Haudenosaunee Case Analysis

770 Words 4 Pages
As the gifts declined, so did the Confederacy’s power. Without the rivalry between the French and British, the Haudenosaunee lost their vital place as intermediaries between the two superpowers, forcing them to adopt a new strategy to survive. The Treaty of Fort Stanwix signified a shift in Haudenosaunee strategy from mediating between rivals to fraudulently selling land belonging to other Indians. By 1768, the British were attempting to complete their proclamation line issued in 1763, which was to be the new frontier border. Their new desired line ran through Cherokee and Shawnee territory, so Sir William Johnson employed the traditional British strategy of persuading another Indian nation to sell the land on the other tribes’ behalf. …show more content…
At first, the Confederacy looked towards the war as a new opportunity to play both sides off of each other. In some cases, this worked, as British and Patriots once again showered the Haudenosaunee with gifts in an attempt to persuade them to join their cause. However, internal divisions arose between the Six Nations which were much deeper than in previous wars. Material dependence on European goods had greatly increased since the French and Indian War 20 years prior, and growing colonial speculation on Mohawk territory caused some to favor the British against the Americans. To add to the disarray, Molly Brandt, Johnson’s widowed wife and acculturated Mohawk, and Joseph Brant, an acculturated Mohawk war chief, began recruiting Haudenosaunee to fight for the British. These two represented the differences between the Eastern Tribes, which had over time adopted British culture, and the Western Tribes, who resisted acculturation. However, the final blow to the Confederacy’s Unity came when a plague at the Oneida Capitol of Onondaga killed several leading chiefs. The Haudenosaunee council fire was extinguished, symbolically weakening the Confederacy’s unity. This made it easier for tribes to fight each other, and the Nations were plunged into the Revolutionary war. Other the course of the 18th century, the Six Nation’s unity allowed them to remain powerful, as it helped them retain control over their domain and helped them maintain the same diplomatic agenda during negotiations. Without their unity, Haudenosaunee no longer intimidated the British and Americans, and this lead to devastating raids of Confederacy-controlled towns. This, combined with dependence on European goods, led to a state of economic and political decline for the Six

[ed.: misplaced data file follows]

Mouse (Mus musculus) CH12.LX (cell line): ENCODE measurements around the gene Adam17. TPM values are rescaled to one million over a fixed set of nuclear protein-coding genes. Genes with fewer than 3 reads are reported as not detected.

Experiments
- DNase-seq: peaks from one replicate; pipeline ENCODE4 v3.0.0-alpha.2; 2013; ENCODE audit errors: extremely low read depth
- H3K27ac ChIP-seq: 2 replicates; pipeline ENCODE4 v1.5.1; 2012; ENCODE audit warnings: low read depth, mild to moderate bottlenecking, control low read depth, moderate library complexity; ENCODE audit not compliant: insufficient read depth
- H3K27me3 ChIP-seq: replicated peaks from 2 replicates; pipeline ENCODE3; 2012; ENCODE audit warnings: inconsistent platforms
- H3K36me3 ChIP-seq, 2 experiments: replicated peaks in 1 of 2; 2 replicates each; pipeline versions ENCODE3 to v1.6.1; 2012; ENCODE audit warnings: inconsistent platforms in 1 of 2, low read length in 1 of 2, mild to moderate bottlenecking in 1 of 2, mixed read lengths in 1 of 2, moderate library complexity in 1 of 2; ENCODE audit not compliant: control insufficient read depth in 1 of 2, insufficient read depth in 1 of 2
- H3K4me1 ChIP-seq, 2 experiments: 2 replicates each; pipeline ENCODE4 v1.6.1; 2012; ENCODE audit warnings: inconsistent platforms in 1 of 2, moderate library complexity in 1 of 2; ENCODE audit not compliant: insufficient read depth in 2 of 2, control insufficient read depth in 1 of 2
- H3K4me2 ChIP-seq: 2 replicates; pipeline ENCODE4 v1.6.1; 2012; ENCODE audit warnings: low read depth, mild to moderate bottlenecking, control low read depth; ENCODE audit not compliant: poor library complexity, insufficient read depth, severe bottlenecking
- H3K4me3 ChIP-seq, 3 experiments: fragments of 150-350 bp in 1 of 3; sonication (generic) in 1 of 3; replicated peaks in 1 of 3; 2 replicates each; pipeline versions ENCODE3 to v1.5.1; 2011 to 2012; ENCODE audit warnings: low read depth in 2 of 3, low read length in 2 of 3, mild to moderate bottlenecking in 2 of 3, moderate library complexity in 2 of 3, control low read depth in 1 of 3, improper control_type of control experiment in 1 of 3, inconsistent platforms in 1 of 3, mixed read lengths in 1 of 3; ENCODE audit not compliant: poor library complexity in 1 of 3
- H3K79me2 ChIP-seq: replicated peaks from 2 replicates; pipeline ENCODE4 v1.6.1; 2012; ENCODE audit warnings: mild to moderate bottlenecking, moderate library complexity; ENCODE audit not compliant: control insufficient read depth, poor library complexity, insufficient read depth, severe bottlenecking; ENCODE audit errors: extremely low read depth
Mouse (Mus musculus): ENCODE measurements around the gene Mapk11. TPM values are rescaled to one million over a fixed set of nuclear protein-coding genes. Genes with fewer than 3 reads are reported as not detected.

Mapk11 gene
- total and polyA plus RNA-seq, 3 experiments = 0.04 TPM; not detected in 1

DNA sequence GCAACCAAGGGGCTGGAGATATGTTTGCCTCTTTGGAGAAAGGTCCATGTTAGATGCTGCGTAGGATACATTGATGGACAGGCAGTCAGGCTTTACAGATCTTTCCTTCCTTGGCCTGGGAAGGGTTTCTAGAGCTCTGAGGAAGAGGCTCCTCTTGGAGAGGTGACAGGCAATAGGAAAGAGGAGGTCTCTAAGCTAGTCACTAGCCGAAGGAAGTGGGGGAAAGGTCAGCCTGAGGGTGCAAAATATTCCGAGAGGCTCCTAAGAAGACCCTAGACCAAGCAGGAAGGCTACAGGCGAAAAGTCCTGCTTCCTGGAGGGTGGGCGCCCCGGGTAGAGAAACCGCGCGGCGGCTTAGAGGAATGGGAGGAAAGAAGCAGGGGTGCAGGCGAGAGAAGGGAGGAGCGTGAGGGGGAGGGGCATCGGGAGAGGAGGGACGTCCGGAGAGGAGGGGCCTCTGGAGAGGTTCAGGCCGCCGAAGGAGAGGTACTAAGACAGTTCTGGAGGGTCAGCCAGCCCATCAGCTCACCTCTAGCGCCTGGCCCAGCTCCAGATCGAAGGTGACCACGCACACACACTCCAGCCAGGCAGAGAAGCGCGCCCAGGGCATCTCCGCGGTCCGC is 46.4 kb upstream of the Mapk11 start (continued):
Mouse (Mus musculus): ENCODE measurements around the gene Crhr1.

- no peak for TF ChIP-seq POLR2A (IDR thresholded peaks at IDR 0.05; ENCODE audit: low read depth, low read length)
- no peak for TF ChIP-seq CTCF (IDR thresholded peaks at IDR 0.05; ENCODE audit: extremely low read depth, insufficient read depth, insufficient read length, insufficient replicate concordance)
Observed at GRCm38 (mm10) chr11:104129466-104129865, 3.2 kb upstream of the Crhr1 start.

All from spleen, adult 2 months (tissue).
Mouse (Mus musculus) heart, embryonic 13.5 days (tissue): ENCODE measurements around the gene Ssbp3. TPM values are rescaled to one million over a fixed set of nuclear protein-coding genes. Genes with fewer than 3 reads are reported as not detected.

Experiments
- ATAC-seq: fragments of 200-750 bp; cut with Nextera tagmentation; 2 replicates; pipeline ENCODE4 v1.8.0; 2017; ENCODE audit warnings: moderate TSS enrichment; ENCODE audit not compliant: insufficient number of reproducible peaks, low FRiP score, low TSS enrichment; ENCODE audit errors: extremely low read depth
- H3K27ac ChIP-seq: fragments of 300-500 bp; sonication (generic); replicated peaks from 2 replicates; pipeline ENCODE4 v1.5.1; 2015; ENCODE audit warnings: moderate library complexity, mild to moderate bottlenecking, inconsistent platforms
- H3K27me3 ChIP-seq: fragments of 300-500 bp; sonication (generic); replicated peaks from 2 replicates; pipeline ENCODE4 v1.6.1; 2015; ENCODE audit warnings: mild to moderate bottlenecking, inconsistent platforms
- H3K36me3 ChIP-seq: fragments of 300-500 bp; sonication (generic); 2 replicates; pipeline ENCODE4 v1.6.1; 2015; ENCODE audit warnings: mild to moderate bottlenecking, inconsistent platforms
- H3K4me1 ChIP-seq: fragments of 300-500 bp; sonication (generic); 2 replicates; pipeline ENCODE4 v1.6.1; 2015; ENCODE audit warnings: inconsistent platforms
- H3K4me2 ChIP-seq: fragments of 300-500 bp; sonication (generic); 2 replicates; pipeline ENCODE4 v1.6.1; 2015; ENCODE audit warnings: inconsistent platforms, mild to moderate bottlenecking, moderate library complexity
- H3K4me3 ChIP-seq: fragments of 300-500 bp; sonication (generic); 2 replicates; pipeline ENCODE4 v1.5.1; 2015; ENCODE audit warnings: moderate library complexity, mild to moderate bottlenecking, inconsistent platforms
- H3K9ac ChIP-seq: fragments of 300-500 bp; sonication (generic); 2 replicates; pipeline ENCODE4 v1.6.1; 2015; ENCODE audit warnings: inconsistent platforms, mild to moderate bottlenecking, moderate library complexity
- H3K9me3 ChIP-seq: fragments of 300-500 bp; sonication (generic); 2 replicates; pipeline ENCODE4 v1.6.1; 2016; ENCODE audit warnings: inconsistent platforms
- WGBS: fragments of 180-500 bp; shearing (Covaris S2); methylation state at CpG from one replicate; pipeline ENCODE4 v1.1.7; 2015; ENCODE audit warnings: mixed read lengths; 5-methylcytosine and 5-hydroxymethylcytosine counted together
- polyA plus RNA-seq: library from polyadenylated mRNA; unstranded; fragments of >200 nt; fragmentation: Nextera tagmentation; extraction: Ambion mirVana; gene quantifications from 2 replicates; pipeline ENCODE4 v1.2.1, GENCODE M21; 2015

Related Documents